Next is the broader and subtler question of why the men are turning to "only evil continually". This is obviously a very strong expression and it's not clear to me why they have turned to evil like this, why they have turned to evil, and what (if any) core differences exist between the people of that time and people now. In the broadest sense, is it really an intrinsic human characteristic to turn to evil?
Lastly, and perhaps the most subtle of all, is why does the evil of men's hearts cause grief to God, such that he would be *sorry he created man*? Once again it is using very strong language, and while at first glance my question might seem tautological, I do think there is substance here. In particular, I think it raises the question, well, "why did God create man", such that these actions and thoughts of men would cause him to regret his creation? These are substantive issues, but I have other things to talk about for this chapter, so I will say no more.
An exception is found: Noah. What could be in the heart of a man so that he is the single named exception for the pervasive wickedness that is described in the preceding verses? This, too, is not addressed. But what we know is that it's possible to live righteously even in dark times, and also it says that Noah walked with God. So in my opinion the key is walking with God (partnership, unity, shared experience).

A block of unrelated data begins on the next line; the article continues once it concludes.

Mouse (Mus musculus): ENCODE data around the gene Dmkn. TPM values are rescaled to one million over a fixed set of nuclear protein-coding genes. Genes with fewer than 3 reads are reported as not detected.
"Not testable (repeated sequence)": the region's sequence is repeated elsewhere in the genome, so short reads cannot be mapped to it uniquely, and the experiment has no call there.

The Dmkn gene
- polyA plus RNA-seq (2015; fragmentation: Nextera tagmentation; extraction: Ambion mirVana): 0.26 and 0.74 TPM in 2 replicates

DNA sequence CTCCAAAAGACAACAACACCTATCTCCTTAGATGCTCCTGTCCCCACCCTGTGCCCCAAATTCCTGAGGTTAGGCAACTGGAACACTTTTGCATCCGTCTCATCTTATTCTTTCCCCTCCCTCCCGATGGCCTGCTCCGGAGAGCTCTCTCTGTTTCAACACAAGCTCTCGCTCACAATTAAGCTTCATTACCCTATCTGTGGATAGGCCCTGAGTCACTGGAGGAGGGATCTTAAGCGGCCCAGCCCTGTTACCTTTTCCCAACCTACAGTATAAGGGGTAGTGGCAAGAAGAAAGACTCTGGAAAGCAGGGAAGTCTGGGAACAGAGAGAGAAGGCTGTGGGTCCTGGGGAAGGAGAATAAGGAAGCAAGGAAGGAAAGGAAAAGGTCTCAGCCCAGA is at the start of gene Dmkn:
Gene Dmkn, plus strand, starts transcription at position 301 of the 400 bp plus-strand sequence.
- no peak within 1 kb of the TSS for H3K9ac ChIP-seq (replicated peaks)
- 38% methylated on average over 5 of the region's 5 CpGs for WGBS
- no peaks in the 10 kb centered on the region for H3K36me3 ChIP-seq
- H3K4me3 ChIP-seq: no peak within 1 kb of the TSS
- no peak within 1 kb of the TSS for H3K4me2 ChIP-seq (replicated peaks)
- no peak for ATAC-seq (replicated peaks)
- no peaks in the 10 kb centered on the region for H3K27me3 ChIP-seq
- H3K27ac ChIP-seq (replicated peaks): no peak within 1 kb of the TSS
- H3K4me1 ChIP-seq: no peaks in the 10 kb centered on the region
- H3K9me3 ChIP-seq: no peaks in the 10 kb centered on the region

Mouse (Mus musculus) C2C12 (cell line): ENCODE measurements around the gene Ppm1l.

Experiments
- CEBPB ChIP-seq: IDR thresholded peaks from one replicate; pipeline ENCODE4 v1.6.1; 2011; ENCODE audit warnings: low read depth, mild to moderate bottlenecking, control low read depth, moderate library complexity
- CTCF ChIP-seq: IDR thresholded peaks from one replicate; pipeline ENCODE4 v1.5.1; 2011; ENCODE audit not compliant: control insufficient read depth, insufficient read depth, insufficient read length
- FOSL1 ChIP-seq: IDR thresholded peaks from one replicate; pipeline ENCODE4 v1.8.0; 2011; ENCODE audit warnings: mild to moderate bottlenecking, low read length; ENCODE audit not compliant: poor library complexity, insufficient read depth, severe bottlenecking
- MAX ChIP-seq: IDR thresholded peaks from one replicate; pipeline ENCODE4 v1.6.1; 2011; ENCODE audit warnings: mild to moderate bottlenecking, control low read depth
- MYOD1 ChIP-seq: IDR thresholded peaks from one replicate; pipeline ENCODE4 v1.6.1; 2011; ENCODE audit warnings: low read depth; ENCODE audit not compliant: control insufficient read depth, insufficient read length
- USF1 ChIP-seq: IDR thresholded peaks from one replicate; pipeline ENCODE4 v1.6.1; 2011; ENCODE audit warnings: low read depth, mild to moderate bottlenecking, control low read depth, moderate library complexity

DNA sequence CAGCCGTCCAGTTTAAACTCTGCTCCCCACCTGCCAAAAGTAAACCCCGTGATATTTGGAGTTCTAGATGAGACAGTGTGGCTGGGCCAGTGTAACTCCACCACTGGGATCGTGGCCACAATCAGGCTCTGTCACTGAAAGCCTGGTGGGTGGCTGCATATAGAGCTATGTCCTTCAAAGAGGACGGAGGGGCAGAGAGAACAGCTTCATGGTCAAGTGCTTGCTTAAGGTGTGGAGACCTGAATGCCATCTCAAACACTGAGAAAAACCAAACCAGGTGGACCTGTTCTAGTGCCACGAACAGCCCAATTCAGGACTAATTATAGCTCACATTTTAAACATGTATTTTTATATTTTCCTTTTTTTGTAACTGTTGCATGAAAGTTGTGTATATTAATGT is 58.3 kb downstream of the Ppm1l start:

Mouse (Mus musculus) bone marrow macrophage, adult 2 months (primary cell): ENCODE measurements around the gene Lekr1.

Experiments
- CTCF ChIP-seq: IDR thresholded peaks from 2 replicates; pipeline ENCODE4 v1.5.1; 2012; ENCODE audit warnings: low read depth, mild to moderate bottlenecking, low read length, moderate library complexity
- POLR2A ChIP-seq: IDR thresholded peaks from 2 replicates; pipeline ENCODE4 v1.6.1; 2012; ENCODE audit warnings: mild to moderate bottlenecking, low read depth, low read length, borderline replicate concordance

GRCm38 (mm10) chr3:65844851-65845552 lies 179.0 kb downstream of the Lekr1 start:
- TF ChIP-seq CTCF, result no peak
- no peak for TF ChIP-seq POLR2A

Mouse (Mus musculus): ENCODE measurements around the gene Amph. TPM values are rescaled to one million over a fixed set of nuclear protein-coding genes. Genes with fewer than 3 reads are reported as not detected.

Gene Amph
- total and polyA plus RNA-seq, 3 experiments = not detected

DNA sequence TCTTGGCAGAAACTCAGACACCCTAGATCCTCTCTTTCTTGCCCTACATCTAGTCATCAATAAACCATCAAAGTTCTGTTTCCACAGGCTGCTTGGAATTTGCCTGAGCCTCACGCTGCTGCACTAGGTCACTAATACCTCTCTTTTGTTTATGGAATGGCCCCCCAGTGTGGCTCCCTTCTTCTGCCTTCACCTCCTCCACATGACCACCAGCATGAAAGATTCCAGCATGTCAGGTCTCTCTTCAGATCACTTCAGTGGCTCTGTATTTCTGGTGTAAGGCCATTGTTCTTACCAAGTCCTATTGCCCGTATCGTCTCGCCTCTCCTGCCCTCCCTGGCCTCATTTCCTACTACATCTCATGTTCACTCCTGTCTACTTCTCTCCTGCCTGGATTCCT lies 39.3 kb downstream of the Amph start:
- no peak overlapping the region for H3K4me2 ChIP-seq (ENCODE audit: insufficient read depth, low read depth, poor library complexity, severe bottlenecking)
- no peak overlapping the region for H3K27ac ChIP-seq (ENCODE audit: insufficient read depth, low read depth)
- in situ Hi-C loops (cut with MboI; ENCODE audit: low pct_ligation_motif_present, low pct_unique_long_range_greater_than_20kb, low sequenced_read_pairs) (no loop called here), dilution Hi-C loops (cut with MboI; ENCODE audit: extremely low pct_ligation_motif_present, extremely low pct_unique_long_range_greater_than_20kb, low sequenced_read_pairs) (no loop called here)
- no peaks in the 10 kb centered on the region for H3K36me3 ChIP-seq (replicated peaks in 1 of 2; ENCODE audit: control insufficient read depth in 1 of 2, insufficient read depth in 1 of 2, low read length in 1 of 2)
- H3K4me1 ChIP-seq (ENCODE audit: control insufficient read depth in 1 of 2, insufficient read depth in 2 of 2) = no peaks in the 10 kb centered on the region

God then announces there will be a flood to wipe out the wicked from the earth, and gives Noah astonishingly detailed instructions on how to construct the ark. To my recollection, this is the first place in the bible where we see the word "cubit" (it won't appear in all translations, some will change it out for imperial or metric units). The cubit is a Hebrew unit of distance, which is approximately 1.5 feet. But more important than the numbers is the shift in tone we are seeing. As we get further into the Pentateuch, especially Exodus/Deuteronomy, you will see that specific measurements for the construction of objects is extremely common. In fact, it feels like nearly everything is given measurements. So the existence of measurements of the ark is significant to me in that it thematically relates it to the later construction of the tabernacle, ark of the covenant (how interesting, it's the same word), and various utensils and structures for the Holy Place. Since Noah is here given direct prescriptions for how to construct the ark, and it leads to the salvation of his life, so is later Moses given prescriptions for how to construct the holy objects, which leads to the covenant and the salvation of his people. Just as Noah is chosen from amongst all the people in the world, so is Israel chosen from amongst all the nations of the world.
I think the life of Noah can partially be thought of as foreshadowing the covenant with Israel, but more broadly I think it helps to establish a pattern for how God operates in the world. This is only one example so it doesn't (and can't) show the full pattern, but it shows us part: it shows us that God will not forget the people who walk with him, and that even if the entire rest of the world turns to evil, he works out the salvation of those who follow him. That's what I see in the story of Noah.
That's all I have to say about this chapter. The story continues in chapter 7, so more will be spoken about it then.